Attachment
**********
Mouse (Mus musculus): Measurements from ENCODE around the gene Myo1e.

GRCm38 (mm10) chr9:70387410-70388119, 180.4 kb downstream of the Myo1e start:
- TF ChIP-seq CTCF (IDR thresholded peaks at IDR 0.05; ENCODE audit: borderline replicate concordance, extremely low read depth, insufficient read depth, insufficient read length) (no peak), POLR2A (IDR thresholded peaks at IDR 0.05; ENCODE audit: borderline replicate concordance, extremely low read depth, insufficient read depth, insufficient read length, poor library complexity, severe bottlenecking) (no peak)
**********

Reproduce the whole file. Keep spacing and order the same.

Mouse (Mus musculus): Measurements from ENCODE around the gene Myo1e.

GRCm38 (mm10) chr9:70387410-70388119, 180.4 kb downstream of the Myo1e start:
- TF ChIP-seq CTCF (IDR thresholded peaks at IDR 0.05; ENCODE audit: borderline replicate concordance, extremely low read depth, insufficient read depth, insufficient read length) (no peak), POLR2A (IDR thresholded peaks at IDR 0.05; ENCODE audit: borderline replicate concordance, extremely low read depth, insufficient read depth, insufficient read length, poor library complexity, severe bottlenecking) (no peak)